Today we’re talking to Mark of LocalizingJapan. Mark is the creator of the Japanese translation dictionary Honyaku Star.
“But,” you ask, “just what is a ‘translation dictionary’? What makes it different? And what makes Honyaku Star the best?”
Ahh, my friends you’re about to find out.
But first, I’d like to say, if you’re like me you might already have a dictionary of choice (is it sacrilegious to use anything other than Jim Breen’s WWWJDIC?) and you might be wondering, “Why would I need another dictionary?”
I was like you. I didn’t think I needed another dictionary, and then I met Honyaku Star. I promise you its worth your while. But don’t take my word for it, let’s here from the man himself and then look at a few search comparisons.
Without further ado, the interview:
JapanTree: What is the mission/vision of your site? What is it all about?
Mark: Honyaku Star is all about being the best translation dictionary on the Web. It’s fast, has millions of translations, and is easy to use. It is different from a traditional dictionary in that it doesn’t have things like parts of speech (is the word a noun or a verb) type of stuff. You search for English, and you get Japanese translations–you search for Japanese, and you get English translations. I’ve used dictionaries that provide all of that extra information and never found it useful. I know if a word is a noun or verb–I just want the translation. And, I want to see it used in context. That is very important. Getting as many example sentences with translations is equally important in order to see how the word or phrase is used. Which brings us to another point–you don’t just look up words in a dictionary; sometimes you want to look up phrases. So Honyaku Star allows for that as well.
It might make sense to think of things like Honyaku Star and ALC as more like translation search engines rather than dictionaries. However, they don’t search the Internet, so search engine isn’t the right way to describe it either. So Japanese/English translation dictionary is probably the best description.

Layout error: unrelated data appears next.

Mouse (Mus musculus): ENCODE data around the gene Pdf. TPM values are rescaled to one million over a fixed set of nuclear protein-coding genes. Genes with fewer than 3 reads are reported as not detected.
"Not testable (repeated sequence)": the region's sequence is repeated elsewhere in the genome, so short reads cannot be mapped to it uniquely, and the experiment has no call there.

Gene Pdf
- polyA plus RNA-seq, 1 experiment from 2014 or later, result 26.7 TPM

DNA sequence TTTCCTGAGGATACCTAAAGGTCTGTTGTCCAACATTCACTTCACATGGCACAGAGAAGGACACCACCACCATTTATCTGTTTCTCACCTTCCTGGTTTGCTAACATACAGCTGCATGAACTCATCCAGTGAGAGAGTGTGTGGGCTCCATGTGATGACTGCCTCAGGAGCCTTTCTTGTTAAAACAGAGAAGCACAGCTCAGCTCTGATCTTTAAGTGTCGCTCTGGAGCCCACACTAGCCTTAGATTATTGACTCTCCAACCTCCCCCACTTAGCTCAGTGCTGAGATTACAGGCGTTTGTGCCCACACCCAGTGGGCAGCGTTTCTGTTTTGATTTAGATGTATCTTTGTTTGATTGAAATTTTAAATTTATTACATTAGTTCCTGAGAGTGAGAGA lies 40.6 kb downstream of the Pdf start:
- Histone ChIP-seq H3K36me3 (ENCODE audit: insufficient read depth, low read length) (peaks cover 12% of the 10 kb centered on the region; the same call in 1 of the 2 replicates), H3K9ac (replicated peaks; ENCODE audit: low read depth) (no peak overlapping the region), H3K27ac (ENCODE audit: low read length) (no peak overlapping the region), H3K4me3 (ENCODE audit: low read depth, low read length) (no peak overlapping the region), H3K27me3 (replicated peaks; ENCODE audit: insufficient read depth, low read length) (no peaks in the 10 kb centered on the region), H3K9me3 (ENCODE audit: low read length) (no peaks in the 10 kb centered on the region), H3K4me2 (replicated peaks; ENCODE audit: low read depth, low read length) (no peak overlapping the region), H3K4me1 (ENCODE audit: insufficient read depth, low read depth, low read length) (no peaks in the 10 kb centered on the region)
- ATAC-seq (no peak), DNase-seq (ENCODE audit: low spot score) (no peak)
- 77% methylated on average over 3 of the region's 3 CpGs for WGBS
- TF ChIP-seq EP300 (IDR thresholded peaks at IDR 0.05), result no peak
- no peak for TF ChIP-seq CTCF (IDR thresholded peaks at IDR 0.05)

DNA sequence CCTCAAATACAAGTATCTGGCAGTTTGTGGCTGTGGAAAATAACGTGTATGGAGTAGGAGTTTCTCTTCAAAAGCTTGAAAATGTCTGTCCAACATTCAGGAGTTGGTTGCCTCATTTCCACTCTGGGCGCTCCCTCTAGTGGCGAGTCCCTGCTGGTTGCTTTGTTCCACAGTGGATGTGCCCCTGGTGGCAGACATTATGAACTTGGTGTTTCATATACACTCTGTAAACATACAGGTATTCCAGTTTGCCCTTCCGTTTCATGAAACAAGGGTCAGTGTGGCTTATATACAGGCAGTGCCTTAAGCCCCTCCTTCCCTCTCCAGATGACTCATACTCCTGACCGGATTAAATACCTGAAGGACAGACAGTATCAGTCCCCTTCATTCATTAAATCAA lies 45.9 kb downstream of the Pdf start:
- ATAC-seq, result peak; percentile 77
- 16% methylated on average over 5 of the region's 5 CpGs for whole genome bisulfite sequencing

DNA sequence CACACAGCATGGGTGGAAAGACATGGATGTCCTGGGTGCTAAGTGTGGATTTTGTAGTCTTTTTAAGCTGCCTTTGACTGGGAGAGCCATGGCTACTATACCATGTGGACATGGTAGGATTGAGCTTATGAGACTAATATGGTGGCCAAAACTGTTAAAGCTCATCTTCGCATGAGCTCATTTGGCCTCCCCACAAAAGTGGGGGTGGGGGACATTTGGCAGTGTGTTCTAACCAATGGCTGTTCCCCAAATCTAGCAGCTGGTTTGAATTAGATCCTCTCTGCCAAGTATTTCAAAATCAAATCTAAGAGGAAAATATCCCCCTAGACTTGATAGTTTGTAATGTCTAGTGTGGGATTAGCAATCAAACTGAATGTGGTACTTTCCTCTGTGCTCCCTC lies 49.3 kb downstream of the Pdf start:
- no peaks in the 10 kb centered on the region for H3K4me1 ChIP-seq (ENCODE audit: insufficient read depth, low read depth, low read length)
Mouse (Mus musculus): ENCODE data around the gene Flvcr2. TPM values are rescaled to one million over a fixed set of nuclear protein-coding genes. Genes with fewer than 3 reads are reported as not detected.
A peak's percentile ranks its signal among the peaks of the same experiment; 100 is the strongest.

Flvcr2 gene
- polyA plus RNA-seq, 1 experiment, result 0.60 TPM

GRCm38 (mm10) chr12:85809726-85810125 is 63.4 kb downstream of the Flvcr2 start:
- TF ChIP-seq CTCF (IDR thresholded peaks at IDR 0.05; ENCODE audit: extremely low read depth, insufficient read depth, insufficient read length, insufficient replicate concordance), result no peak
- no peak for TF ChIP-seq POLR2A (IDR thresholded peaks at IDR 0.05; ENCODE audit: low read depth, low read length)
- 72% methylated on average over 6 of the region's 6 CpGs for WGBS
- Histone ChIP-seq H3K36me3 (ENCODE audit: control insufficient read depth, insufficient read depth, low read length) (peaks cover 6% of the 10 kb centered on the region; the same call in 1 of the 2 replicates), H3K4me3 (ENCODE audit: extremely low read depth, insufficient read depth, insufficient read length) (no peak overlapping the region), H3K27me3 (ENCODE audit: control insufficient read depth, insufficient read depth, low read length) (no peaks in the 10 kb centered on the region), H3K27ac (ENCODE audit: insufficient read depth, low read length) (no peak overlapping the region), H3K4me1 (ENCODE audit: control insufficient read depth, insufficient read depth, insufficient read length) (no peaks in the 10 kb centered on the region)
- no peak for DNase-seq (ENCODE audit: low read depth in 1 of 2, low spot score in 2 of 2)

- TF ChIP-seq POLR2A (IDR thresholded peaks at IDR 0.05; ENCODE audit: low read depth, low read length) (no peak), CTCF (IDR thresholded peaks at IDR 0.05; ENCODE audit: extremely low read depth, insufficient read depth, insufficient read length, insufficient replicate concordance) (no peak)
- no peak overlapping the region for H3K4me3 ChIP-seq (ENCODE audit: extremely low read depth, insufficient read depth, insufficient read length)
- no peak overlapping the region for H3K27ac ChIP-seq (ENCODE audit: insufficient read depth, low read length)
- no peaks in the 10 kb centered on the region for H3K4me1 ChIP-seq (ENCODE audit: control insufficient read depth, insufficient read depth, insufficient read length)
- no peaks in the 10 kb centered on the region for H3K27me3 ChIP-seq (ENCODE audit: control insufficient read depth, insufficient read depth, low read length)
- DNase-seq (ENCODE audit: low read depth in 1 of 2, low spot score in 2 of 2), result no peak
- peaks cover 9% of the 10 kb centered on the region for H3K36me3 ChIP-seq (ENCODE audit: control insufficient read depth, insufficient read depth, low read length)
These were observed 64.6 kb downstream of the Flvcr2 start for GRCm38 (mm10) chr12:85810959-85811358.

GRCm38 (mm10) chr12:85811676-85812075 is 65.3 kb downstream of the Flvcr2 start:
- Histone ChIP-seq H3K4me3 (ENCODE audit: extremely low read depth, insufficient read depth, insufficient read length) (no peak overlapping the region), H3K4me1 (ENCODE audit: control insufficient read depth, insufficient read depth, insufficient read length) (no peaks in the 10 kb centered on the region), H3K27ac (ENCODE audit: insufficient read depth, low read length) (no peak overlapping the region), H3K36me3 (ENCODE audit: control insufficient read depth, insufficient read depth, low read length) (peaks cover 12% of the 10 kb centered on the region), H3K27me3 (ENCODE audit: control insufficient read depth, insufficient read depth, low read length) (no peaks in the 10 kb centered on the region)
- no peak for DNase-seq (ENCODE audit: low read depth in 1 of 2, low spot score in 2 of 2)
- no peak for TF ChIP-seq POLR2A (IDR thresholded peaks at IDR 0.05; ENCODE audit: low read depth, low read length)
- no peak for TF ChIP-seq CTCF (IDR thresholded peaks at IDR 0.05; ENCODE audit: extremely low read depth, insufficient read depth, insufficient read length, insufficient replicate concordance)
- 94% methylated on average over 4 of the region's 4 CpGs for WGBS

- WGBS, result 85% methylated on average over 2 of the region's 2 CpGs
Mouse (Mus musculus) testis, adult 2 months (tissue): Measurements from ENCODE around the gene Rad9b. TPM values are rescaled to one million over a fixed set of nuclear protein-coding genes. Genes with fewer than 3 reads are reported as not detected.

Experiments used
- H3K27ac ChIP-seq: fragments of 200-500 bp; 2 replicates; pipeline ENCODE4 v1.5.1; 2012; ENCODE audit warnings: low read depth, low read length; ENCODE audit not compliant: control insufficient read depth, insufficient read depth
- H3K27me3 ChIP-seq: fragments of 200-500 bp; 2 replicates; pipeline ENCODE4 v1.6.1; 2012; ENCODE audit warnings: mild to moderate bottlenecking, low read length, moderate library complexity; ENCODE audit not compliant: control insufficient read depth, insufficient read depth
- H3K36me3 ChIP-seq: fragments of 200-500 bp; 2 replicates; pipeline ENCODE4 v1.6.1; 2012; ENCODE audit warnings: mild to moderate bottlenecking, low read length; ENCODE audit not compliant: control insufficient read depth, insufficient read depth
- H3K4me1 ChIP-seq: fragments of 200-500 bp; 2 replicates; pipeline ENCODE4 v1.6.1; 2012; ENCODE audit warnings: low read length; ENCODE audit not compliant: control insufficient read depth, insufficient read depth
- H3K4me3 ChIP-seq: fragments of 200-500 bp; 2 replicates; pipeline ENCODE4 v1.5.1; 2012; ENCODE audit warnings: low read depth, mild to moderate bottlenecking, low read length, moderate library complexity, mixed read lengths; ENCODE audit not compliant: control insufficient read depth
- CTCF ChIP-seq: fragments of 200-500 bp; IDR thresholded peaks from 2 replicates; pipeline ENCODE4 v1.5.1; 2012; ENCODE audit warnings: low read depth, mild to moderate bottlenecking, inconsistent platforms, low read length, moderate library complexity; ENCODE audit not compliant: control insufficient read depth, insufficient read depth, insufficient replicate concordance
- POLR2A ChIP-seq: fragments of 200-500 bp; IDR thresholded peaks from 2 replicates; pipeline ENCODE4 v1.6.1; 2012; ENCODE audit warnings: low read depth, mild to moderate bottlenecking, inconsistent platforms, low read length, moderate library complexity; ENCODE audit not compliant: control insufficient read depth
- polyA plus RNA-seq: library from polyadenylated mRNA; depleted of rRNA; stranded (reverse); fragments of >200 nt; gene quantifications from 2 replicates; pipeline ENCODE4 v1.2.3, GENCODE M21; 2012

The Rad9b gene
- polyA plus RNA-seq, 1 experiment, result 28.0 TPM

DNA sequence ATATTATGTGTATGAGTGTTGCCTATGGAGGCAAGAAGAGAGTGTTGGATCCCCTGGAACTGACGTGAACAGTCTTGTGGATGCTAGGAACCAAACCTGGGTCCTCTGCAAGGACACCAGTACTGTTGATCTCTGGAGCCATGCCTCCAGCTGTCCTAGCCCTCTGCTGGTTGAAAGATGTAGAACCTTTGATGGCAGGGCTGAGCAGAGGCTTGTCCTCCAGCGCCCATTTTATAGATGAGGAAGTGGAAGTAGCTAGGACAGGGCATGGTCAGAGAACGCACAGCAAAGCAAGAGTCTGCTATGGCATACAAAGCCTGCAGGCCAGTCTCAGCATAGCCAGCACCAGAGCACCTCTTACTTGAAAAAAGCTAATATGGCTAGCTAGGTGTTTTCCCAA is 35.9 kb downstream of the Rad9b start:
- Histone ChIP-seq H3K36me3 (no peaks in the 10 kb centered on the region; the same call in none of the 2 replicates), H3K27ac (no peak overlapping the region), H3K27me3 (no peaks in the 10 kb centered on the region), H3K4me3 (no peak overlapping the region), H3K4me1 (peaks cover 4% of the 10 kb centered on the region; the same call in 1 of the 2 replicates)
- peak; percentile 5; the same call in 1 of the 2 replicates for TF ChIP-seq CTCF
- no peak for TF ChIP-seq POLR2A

(Aside: Mark’s note about example sentences brought me back to my first year of school in Tokyo and my first Japanese electronic dictionary. Those example sentences were the greatest thing on Earth. Natsukashii)
JapanTree: What makes Honyaku Star unique from other dictionaries and how can users get the most from your site?
Mark: No pagination. If you search for something with a lot of results, you will instantly get 1,000 results all on one page. I never liked how ALC and similar sites use pages and pages of pagination when there are a lot of results. I want to scroll through them and browse at my own pace and not wait.
To get the most from the site, I recommend using Rikaichan/Rikaikun in your browser if you are not a native Japanese speaker. Honyaku Star intentionally doesn’t provide pronunciations for translations to keep the site fast and interface clean. But with something like Rikaichan, you get that for free instantly. It’s how I work with it.
JapanTree: What do you like the best about running Honyaku Star?
Mark: I mainly built Honyaku Star for me. It’s the Japanese/English dictionary site I would want to use. But finding out that other people find it useful and enjoy using it motivates me even more to keep developing it.
JapanTree: What motivated you to start it?
Mark: I used ALC a lot for translation work, and found that it was slow, didn’t have translations for some things, and the site has so many advertisements and distractions it. ALC’s main purpose is to sell you books and services–not be the best Japanese/English dictionary. I wanted a faster, better ALC with a clean interface and couldn’t find one, so I built my own.